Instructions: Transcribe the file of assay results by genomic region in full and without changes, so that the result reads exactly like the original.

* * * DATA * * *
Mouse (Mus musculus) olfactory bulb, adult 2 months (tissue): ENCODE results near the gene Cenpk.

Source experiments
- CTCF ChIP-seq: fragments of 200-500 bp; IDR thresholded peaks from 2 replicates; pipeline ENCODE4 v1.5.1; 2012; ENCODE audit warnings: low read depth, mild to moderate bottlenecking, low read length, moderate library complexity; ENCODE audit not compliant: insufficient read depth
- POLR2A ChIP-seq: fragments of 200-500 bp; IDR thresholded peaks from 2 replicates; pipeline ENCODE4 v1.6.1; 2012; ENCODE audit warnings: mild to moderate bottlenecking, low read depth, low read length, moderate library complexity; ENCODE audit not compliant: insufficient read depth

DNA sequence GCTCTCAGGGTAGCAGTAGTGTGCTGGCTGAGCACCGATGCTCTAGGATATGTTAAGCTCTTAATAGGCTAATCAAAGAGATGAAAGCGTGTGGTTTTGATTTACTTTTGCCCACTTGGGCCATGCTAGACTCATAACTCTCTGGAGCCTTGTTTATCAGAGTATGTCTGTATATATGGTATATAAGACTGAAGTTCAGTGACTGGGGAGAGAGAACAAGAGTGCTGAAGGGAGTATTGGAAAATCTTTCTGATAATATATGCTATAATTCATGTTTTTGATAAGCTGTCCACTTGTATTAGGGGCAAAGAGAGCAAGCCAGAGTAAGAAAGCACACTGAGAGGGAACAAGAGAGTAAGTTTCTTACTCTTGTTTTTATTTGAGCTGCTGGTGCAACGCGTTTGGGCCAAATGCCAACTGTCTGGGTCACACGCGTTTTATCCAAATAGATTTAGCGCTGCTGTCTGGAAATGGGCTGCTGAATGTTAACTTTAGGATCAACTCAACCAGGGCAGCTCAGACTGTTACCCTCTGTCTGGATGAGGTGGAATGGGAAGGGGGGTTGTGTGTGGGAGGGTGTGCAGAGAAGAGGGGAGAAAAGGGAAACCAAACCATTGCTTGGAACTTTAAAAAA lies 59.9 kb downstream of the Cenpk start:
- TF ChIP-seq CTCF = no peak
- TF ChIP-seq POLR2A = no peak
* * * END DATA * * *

Mouse (Mus musculus) olfactory bulb, adult 2 months (tissue): ENCODE results near the gene Cenpk.

Source experiments
- CTCF ChIP-seq: fragments of 200-500 bp; IDR thresholded peaks from 2 replicates; pipeline ENCODE4 v1.5.1; 2012; ENCODE audit warnings: low read depth, mild to moderate bottlenecking, low read length, moderate library complexity; ENCODE audit not compliant: insufficient read depth
- POLR2A ChIP-seq: fragments of 200-500 bp; IDR thresholded peaks from 2 replicates; pipeline ENCODE4 v1.6.1; 2012; ENCODE audit warnings: mild to moderate bottlenecking, low read depth, low read length, moderate library complexity; ENCODE audit not compliant: insufficient read depth

DNA sequence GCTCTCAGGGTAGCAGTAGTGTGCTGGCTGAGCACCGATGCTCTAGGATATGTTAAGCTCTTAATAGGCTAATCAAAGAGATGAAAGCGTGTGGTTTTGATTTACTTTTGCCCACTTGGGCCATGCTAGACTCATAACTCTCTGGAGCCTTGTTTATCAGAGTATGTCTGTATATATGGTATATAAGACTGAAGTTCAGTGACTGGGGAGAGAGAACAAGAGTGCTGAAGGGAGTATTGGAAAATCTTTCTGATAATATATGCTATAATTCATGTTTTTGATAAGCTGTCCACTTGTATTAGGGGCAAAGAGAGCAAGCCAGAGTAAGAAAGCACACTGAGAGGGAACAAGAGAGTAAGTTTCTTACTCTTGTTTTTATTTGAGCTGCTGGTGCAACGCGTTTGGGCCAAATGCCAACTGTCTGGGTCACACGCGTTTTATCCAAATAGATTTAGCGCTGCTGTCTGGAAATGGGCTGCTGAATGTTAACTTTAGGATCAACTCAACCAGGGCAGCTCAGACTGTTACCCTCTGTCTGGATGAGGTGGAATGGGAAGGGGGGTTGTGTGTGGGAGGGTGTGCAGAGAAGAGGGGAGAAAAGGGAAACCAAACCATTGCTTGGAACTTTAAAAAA lies 59.9 kb downstream of the Cenpk start:
- TF ChIP-seq CTCF = no peak
- TF ChIP-seq POLR2A = no peak